The Audi R8 prototype was rampant in the ALMS and at La Sarthe and would run at astronomical speeds if let loose on the banking at Daytona International Speedway and the consequences of something going wrong were only too easy to imagine. The open cars also had a potential safety issue, highlighted by the fatal accident of Jeff Clinton at Homestead early in the 2002 Grand-Am season. The flurry of legal action that followed that accident focused minds in Volusia County.

2003 Rolex 24 Hours

 

Cost was also a problem, even manufacturers of the size of Cadillac realised that they could not outspend Audi in the spiralling arms race that motor sport has always been. Detroit would not sanction such expenditure that had little return on investment and in the face of a declining financial situation that would eventually require a US Government bail out. There was very definitely a finite limit of what competitors could be expected to spend.

2003 Rolex 24 Hours

The only realistic solution to the issues of cost for Grand-Am was to write the rule book themselves giving them total control over all aspects of their series and not being dependant on outside parties building cars to others’ regulations and also not having manufacturers dominate proceedings.

2003 Rolex 24 Hours

The high tech and costly solutions involving carbon fibre, Kevlar and electronic wizardry were out except on bodywork and ancillaries. The traditional tube-frame construction would the basis for all the cars. Seven different chassis were approved, along with engines that were also tightly regulated. Another benefit to Grand-Am was to lock in those teams that invested in Daytona Prototypes, there was nowhere else to race these odd machines.

2003 Rolex 24 Hours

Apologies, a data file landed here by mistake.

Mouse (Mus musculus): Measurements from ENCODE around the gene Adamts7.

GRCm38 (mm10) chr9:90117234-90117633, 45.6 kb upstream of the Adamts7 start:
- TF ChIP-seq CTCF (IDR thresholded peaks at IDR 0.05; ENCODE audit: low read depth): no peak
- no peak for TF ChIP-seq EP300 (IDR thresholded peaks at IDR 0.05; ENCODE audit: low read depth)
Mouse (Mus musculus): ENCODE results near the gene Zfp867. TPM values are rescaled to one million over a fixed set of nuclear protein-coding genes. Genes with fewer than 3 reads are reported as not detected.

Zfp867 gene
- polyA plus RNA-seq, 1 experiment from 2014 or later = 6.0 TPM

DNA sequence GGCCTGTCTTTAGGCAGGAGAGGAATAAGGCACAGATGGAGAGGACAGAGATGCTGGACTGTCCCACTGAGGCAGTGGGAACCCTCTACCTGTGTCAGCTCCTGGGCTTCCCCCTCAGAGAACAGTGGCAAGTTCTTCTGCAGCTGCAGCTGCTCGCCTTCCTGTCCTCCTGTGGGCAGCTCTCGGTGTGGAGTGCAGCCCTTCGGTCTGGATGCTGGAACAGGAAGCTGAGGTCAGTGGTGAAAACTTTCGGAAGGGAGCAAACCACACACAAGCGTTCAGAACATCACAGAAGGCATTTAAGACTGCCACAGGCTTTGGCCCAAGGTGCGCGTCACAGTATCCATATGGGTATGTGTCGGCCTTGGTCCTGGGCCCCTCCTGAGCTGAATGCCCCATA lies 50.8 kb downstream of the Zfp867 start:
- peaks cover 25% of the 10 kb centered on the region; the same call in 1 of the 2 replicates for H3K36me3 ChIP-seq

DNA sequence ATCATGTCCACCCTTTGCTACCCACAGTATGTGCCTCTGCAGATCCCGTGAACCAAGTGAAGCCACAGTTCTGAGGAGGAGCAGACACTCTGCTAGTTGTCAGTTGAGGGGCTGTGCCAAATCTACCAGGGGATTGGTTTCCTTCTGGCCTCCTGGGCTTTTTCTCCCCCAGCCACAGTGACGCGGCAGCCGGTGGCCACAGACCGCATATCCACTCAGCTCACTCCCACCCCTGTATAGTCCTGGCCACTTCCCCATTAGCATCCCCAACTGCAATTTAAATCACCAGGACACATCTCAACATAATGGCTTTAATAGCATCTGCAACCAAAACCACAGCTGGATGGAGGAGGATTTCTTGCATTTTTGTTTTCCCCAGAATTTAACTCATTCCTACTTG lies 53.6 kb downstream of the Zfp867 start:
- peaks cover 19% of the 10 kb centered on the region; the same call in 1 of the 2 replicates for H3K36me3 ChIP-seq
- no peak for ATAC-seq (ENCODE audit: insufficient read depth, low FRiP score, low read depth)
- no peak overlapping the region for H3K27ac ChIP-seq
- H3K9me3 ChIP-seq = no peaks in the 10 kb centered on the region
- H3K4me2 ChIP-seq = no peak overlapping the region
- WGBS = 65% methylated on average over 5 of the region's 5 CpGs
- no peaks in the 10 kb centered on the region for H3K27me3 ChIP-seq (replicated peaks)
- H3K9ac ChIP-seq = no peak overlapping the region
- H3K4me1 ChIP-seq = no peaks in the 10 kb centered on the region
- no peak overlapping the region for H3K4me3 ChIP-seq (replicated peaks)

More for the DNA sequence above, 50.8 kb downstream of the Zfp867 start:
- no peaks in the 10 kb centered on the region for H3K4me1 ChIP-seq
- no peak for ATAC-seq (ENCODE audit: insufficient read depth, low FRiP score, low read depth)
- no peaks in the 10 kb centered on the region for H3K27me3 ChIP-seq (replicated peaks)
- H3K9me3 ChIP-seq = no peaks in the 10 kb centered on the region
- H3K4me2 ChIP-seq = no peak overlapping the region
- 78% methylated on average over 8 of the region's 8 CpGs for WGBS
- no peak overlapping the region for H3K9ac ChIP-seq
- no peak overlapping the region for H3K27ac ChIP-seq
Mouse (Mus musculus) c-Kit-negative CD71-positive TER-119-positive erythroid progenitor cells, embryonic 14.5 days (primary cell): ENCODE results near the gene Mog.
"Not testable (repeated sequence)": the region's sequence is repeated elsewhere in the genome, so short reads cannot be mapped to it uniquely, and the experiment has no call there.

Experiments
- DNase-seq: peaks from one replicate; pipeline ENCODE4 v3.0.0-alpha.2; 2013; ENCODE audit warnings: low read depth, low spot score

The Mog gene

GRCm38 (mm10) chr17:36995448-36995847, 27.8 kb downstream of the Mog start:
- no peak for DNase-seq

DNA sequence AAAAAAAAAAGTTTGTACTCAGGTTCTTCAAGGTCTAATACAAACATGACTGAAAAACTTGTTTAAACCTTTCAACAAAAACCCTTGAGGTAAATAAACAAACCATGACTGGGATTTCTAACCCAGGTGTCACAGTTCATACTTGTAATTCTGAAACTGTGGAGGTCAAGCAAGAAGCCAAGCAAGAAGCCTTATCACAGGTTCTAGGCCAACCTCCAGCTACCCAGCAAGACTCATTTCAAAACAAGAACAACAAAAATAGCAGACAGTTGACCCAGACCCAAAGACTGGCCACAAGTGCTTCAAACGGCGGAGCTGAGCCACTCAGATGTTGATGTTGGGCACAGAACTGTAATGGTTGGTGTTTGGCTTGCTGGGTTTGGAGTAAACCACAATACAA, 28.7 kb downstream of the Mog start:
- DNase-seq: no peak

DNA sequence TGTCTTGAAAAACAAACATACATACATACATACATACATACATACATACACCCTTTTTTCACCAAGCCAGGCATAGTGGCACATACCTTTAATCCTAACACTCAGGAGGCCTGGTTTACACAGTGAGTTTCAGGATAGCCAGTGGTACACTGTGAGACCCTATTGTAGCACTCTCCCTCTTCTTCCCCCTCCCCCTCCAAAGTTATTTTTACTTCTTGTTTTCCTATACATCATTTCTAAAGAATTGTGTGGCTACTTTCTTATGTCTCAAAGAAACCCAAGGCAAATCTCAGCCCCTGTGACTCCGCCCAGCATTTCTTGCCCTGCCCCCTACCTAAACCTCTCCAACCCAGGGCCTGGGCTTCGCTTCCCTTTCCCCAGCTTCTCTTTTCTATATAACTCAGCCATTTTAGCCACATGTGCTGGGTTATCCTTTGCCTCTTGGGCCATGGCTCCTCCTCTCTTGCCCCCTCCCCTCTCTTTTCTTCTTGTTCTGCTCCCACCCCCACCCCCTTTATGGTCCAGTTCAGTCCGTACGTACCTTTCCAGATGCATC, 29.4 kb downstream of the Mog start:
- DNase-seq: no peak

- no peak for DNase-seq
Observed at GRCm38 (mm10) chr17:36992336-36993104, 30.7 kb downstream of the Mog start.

Well that is how members of the media like myself and the fans that flock to DIS in late January first encountered the Daytona Prototypes in the flesh. They looked awful, especially compared with the Audis and Bentleys that would run at Sebring a few weeks later but they were affordable and a business could be made running them. In any case no one at Grand-Am was going to pay any attention to a bunch of whiny Europeans that only showed up once a year to enjoy some Floridian sunshine.

2003 Rolex 24 Hours

 

Mind you it was not just us Aliens that did not care for the first iteration of the DP. I have been in recent correspondence with one of the drivers who lined up at the sharp end of the grid on February 1st. His verdict was “Damn, that’s an ugly car!”

2003 Rolex 24 Hours

The half dozen Daytona Prototypes were stationed at the head of the 44 cars that started the Rolex 24 in 2003. Flags were at half-mast around the track as news came in that morning of the loss of the space shuttle Columbia over Texas as it headed for for its base at Cape Canaveral, it was a sobering moment.

2003 Rolex 24 Hours

The early laps were led by Maxwell in the Multimatic with the Brumos pair keeping a watchful eye.

2003 Rolex 24 Hours

Then the problems began as the Doran headed for the pits suffering with all manner of issues, it was too new to be racing at a place as tough as DIS. Retirement was the fate after 67 laps.

2003 Rolex 24 Hours

The Picchio ended up behind the wall with overheating issues that plagued it for the rest of the race.

2003 Rolex 24 Hours

Then the Multimatic suffered a broken throttle cable which was repaired but cost the team many laps that they struggled to make up, the days of a big speed differential of the prototypes over the GTs were over.

2003 Rolex 24 Hours